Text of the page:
Food & Drink

Whiskey Wonderland: A Guide to Holiday Scotch Tasting

Tasting isn’t just for wine. Ben Pewter, general manager of the Tasting Room, gives us his guide to whiskey tasting.
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Scotch, single malt, blended, bourbon, rye. What do all these terms mean? What’s the difference in the flavour? And, can Japanese whisky really be as good as Scottish? 


To qualify as Scotch whisky – spelled whiskey if it is Irish or American – it must have been made in Scotland, have been aged in oak barrels for at least three years and have an ABV (alcohol by volume) of at least 40 percent. 

Ben Pewter, general manager of The Tasting Room


Traditionally associated with Scotch, single malt whiskey can actually come from anywhere in the world as long as it is from a single distillery using only malted barley. There is “a certain prestige attached to single malt whiskey,” explains Mr Pewter. The most prestigious single malts available at the Tasting Room are the Macallan Scotches aged for 12, 15, 18 or 25 years. The higher the age, the higher the price tag. 


As the name suggests, this can be a blend of single malts, single grains or a combination of malt and grain whiskeys from different distilleries. “About 10 percent of Scotch whisky spirits are single malts. The majority are blends,” says Mr Pewter. 


An American whiskey mainly, but not solely, produced in Kentucky, bourbon is distilled from at least 51 percent corn and aged in new charred oak barrels. “It typically has a sweet, easy flavour,” says Pewter. His favourite bourbon is the Widow Jane: “This has won many different awards as one of the best sipping bourbons,” he explains. 

An “offshoot of bourbon is a Tennessee whiskey”, he continues, the most famous brand of which is Jack Daniels. To meet this classification, the whiskey simply has to be produced in Tennessee and meet the requirements of a bourbon. 


Made in the USA and Canada, this whiskey has over 51 percent rye grain and has “a spicier taste than bourbon,” says Mr Pewter. The most well-known rye whiskey is Canadian Club, but he also recommends Sagamore Spirit. 


Deserving of their own ‘category’ because it is a relative newcomer, Japanese whisky has become particularly popular in the last five years. “Made mainly in the fashion of Scotch, they produce a whole variety of single malts and blended whiskies,” says Mr Pewter.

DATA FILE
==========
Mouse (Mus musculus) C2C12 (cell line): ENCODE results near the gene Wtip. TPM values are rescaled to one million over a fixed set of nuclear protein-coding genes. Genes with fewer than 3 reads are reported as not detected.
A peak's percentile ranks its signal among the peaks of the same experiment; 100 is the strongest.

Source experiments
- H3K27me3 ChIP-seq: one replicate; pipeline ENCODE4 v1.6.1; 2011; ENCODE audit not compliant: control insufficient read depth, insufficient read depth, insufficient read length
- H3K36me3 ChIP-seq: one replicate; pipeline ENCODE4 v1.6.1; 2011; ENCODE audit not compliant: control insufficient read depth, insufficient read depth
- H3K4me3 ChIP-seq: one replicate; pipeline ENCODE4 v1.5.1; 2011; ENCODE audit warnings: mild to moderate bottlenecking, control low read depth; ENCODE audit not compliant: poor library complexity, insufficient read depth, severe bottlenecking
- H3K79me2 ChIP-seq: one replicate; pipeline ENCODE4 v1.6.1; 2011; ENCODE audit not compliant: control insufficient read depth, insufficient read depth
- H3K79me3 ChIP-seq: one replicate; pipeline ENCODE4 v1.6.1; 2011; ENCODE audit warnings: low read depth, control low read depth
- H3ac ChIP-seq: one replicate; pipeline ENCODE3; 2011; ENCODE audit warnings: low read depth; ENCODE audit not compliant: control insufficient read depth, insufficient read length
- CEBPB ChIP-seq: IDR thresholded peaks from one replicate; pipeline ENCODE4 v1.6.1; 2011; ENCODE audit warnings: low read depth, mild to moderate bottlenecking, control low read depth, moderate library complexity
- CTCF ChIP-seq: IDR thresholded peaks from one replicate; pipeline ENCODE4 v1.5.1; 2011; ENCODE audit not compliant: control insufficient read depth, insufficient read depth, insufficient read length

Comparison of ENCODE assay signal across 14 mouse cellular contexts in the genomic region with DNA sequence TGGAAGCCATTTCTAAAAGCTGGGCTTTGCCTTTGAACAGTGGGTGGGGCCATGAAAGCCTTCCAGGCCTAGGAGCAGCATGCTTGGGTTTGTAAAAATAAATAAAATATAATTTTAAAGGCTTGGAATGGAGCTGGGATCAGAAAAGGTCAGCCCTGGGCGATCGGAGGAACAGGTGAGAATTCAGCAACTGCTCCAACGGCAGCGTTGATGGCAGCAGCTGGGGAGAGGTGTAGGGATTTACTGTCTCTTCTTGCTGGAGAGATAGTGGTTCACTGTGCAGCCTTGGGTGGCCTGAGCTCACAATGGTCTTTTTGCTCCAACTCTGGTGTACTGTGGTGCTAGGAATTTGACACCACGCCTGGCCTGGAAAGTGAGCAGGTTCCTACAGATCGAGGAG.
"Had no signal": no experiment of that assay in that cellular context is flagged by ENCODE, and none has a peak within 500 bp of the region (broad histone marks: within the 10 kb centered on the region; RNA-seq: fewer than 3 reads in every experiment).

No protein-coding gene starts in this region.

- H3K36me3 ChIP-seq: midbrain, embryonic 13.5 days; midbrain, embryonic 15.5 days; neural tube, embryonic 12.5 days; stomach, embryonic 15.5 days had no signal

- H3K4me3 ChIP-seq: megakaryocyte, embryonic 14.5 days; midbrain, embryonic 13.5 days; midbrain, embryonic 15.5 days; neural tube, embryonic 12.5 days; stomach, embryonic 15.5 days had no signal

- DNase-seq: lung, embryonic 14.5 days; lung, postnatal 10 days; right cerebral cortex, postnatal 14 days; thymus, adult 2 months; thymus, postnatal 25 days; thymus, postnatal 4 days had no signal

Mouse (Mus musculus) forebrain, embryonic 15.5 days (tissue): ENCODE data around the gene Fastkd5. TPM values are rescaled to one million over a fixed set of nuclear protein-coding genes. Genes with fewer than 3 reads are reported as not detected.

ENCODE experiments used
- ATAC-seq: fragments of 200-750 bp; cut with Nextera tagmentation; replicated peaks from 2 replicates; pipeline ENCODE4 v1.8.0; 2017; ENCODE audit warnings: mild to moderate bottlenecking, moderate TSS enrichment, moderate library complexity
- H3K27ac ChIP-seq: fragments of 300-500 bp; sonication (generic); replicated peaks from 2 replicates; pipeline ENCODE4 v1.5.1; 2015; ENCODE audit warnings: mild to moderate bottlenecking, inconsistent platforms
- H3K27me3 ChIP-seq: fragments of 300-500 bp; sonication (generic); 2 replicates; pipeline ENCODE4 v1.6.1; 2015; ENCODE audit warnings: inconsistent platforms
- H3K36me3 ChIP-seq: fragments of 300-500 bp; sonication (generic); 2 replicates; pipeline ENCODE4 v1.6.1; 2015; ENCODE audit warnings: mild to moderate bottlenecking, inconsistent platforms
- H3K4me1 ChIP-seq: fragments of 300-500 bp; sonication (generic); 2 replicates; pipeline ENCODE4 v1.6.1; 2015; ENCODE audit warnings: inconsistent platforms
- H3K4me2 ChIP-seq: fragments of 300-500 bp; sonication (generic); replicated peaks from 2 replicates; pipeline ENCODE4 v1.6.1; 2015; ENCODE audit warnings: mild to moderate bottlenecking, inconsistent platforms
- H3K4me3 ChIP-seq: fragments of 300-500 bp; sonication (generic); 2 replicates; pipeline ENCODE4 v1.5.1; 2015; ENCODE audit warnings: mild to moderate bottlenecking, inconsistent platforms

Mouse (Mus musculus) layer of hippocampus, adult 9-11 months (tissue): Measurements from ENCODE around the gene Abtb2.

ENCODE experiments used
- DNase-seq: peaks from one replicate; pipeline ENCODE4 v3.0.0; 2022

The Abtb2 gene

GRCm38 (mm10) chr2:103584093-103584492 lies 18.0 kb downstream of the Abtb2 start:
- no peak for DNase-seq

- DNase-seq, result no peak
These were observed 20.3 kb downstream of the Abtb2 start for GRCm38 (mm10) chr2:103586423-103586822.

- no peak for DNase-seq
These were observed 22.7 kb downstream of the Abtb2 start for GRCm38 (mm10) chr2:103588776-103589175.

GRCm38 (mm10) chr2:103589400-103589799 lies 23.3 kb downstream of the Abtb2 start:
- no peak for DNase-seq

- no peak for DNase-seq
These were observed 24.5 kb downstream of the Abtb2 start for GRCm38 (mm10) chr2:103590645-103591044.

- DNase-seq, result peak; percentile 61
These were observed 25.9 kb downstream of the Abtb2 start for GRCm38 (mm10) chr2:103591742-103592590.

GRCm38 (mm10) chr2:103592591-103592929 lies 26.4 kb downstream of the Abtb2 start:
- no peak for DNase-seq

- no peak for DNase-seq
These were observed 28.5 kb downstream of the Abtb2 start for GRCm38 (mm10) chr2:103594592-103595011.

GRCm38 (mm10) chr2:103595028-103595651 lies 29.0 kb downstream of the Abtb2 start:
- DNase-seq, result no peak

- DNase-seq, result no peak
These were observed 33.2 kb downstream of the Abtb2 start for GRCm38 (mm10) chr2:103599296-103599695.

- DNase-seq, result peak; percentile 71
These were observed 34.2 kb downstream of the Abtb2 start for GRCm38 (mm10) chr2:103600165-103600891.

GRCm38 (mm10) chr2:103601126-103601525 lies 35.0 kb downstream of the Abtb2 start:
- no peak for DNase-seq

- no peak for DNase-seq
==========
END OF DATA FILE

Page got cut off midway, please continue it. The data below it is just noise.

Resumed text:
He recommends The Matsui from the Kurayoshi Distillery, which is aged in cherry wood barrels, creating, he says “this really rich, full body, with lots of flavours.” 

How to Drink Your Whiskey 

When trying a whiskey for the first time, Mr Pewter recommends tasting it “neat”, with a single ice-cube or with just a few drops of water: “A little bit of water enhances the flavours and you really have a proper tasting,” he explains. 

For whiskey cocktails, he suggests adding Coca-Cola, ginger ale, ginger beer, soda, tonic or even lemonade, but this would be to a blended, bourbon or rye whiskey. Not to an expensive single malt! 

Whiskey Tasting 

For a fun whiskey tasting event, he suggests sampling a Macallan, the Tottori blended Matsui whisky, Widow Jane bourbon and Sagamore Spirit, with a cool glass of water in between each one. 

Enjoy them with a simple snack, such as salted crackers, so you can focus on the taste and flavour of the spirit. For something more substantial, add a mild cheese or even dark chocolate, which he says really complements the flavours. Bitter nuts such as walnuts go well with sweeter whiskeys, and sweeter nuts such as pecans or pistachios, go well with a peaty, smoky Scotch. 

If you want to sample a variety of whiskeys, the Tasting Room let’s their customers “try before they buy” and plays host to whiskey tasting events. 

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